Despite its predictive design, high sales success, and obvious historical importance, the Lincoln Zephyr took many years to win acceptance as a collector car. Giving the collectible Lincoln Zephyr respect and, in fact, saving it from extinction was largely the doing of the Lincoln Zephyr Owners Club.
Before this group was founded in 1968, many Zephyrs were either scrapped by the uncaring and uninformed, or ended up as parts cars for restoration of a Continental, the Zephyr's more glamorous offspring that was one of the first cars of the 1940s to earn Classic status.
Once apparently fated for extinction, the Zephyr is recognized today as an eminently desirable car apart from the Continentals and is no longer an endangered species.
As you'd expect, the most readily available Zephyrs today are the ones that were most numerous to begin with: the four-door sedan of all years and the 1937-1941 three-passenger coupe. We're talking in relative terms, though, and "available" does not mean "low-priced" in this case.
A prewar sedan can easily bring more than $10,000 in show condition, a comparable postwar example more than $8,000. These figures reflect the high costs of restoring such a car nowadays as much as the Zephyr's popularity as a collectible.
The most sought-after single model is the 1939 convertible sedan, with the 1938 a close second. Only 763 of these flagships were built, of which only a half-dozen or so are known to survive today.
The 1938 convertible coupe is equally rare; again, only about six are still with us. In fact, the survival rate for Zephyr convertible coupes of all years is probably no more than 1 percent of original production, compared with about 50 percent for prewar open Continentals.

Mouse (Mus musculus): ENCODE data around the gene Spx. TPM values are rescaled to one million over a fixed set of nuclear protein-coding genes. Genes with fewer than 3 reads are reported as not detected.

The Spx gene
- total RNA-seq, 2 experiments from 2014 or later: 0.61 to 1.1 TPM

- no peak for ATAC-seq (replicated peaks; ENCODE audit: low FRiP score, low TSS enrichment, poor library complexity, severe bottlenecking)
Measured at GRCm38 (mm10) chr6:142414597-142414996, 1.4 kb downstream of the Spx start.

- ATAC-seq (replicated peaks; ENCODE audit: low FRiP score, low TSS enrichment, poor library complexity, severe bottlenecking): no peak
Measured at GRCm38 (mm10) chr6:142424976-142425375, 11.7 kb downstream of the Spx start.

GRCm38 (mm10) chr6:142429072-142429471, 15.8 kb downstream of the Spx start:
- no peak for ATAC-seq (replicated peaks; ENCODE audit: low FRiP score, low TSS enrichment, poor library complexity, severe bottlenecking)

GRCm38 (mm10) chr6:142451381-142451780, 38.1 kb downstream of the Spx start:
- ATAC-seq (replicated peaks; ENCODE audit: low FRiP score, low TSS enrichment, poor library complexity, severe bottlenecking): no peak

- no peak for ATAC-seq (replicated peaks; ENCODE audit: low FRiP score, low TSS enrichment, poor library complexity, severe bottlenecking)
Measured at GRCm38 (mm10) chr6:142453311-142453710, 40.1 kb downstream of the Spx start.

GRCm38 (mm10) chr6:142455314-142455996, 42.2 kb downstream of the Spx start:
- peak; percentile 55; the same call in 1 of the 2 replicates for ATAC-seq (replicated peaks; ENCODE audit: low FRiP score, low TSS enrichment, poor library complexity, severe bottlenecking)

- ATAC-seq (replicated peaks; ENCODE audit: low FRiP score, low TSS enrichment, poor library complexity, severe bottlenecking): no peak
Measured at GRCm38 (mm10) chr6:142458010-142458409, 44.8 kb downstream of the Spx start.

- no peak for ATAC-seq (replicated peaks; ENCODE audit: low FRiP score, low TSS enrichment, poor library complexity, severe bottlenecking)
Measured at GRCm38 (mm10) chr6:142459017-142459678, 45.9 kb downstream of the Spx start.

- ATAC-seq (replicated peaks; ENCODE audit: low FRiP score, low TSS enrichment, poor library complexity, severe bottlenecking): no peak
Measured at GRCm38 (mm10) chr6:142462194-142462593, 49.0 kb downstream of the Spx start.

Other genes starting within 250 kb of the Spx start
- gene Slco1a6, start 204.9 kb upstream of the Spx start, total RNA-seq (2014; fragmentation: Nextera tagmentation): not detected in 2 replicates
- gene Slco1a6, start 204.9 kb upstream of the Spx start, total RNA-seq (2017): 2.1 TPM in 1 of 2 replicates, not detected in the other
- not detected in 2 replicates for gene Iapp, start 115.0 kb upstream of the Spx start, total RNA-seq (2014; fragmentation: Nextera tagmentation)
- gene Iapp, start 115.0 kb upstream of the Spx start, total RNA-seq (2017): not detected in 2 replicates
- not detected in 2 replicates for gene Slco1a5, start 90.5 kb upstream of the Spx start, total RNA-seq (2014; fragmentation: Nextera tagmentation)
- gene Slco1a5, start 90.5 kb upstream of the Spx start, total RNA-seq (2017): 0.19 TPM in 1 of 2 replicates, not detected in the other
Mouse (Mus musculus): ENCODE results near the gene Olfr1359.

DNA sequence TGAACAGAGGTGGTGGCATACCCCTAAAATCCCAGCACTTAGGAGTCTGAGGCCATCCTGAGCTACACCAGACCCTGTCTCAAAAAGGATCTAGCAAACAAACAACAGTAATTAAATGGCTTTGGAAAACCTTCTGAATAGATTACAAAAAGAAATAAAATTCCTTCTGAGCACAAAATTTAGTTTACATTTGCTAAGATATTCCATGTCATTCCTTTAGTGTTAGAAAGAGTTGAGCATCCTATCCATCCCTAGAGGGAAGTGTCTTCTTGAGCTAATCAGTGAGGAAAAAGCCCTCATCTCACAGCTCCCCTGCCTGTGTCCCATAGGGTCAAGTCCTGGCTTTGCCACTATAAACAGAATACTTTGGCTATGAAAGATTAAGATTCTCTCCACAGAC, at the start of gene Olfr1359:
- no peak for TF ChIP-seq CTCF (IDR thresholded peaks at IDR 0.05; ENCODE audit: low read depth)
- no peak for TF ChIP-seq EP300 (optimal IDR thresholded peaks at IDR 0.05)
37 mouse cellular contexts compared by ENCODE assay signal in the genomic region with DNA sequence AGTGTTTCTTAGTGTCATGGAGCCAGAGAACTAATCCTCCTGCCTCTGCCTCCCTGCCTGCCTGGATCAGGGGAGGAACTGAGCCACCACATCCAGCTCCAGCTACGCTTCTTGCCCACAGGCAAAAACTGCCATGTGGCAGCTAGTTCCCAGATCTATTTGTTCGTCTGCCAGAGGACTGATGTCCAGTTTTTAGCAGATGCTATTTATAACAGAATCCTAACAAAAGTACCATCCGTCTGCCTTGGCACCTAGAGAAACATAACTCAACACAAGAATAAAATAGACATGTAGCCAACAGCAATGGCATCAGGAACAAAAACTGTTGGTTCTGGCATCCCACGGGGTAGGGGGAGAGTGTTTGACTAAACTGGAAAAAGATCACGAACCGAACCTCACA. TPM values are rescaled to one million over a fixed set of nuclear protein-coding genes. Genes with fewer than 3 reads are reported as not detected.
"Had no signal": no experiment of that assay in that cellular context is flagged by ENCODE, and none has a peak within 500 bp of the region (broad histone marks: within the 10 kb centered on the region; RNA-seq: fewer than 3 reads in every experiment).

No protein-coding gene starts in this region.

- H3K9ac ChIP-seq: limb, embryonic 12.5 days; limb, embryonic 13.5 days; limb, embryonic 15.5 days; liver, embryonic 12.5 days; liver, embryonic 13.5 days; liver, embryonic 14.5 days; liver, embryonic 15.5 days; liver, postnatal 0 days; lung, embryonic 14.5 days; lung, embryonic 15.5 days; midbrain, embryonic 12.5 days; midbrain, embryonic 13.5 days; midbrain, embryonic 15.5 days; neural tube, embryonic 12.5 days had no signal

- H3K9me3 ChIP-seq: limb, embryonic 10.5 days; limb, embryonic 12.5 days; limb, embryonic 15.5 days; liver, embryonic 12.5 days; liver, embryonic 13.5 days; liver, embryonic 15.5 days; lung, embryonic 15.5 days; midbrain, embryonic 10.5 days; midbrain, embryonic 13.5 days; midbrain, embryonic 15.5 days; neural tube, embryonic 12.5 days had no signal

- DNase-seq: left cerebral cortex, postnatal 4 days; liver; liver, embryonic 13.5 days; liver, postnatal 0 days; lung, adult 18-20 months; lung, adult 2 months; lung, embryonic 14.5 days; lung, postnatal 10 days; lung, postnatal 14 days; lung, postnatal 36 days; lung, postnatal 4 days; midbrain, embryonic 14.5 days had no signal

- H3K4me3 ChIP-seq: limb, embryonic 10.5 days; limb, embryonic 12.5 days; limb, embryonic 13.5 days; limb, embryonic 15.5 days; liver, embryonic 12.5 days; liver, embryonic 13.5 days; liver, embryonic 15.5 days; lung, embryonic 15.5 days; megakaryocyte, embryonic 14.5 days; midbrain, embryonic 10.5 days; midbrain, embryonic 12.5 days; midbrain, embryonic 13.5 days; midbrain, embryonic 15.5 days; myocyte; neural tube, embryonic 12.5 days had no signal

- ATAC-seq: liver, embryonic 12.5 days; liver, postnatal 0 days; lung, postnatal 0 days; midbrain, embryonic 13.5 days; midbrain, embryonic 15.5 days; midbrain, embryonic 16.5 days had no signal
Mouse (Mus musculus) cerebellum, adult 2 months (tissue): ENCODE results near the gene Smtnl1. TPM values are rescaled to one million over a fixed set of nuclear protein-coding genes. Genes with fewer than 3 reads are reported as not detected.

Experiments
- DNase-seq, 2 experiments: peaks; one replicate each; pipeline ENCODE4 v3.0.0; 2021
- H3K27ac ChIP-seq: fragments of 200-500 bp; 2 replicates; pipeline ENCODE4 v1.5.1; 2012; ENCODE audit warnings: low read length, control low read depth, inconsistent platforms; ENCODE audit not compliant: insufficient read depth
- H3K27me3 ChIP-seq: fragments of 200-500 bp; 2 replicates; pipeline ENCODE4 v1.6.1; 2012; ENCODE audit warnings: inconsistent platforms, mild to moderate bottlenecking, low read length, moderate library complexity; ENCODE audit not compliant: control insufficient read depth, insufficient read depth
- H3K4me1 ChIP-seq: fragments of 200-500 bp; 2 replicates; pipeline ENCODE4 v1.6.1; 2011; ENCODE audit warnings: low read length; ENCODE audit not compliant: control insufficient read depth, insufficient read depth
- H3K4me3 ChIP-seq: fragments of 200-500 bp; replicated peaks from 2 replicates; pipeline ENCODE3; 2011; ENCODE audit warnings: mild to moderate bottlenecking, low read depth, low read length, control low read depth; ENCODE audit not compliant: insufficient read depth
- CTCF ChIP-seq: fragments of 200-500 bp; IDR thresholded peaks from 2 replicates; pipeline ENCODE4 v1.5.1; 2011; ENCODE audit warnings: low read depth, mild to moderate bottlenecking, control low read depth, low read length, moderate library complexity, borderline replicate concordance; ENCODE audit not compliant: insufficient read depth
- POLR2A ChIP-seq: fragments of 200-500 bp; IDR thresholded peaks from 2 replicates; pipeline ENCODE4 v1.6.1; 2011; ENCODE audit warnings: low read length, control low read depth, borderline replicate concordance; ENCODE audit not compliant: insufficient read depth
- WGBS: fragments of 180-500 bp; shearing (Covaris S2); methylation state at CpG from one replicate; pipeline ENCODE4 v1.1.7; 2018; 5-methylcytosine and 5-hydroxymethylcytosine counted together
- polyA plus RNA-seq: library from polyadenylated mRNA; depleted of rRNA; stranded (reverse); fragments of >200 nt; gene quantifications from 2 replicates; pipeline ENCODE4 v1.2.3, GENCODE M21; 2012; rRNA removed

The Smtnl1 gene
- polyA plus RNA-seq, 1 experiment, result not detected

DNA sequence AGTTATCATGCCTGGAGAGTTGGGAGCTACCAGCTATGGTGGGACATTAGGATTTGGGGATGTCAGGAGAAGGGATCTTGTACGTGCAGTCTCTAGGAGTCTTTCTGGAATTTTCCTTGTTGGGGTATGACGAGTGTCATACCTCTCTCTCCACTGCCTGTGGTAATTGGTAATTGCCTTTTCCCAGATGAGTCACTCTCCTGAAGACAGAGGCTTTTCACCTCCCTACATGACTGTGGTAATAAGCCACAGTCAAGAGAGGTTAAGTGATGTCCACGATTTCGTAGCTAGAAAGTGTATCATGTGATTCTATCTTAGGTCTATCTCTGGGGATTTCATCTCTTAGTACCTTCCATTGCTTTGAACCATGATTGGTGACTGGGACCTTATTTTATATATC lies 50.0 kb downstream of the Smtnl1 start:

The 1938 Lincoln Zephyr convertible coupe
is a rare find, indeed.
Sedan-coupes are also scarce, with only about one or two apparent survivors from each of the four model years. Surprisingly, a fair number of export models with right-hand drive still exist, and they've turned up all over the world. The British, in particular, had far more appreciation for the car than we Americans.
Another Zephyr rarity is the 1937-1938 Town Limousine. Interestingly, this model was listed by the factory for 1936, though it's questionable any were built that year. It also appears on the 1939-1940 charts, but no production figures are available.
The special Brunn-bodied Town Car is not shown in Ford records either, probably because it was a conversion of the standard sedan. However, the existence of one 1938 example indicates that it was built at a very early date.
A good many 1940-1941 models have survived, probably because they were first owned by company officials who recognized the significance of these extra special cars and gave them extra special care.
Zephyrs seldom change hands any more, due mainly to the relatively low number of survivors and their advancing age. When one is sold, it's usually done privately, though the cars are seen at auction. For this reason, it's difficult to peg prices firmly.
Parts availability for these cars has never been a serious problem, and there are Zephyr specialists scattered around the country, offering a variety of items. Of special note is Narragansett Reproductions (Woodville Road, P.O. Box 51, Wood River Junction, RI 02894), a mail order house that manufactures and sells wiring harnesses and restoration aids.
Various collectors have remanufactured small components on a limited basis, including steering wheels and assorted trim pieces. Engine parts are in good to excellent supply from a number of collector-car sources, but prices are high due to limited demand. There are currently about 3,000 Zephyr and Continental owners worldwide.
Find specifications for the Lincoln Zephyr in our final section.
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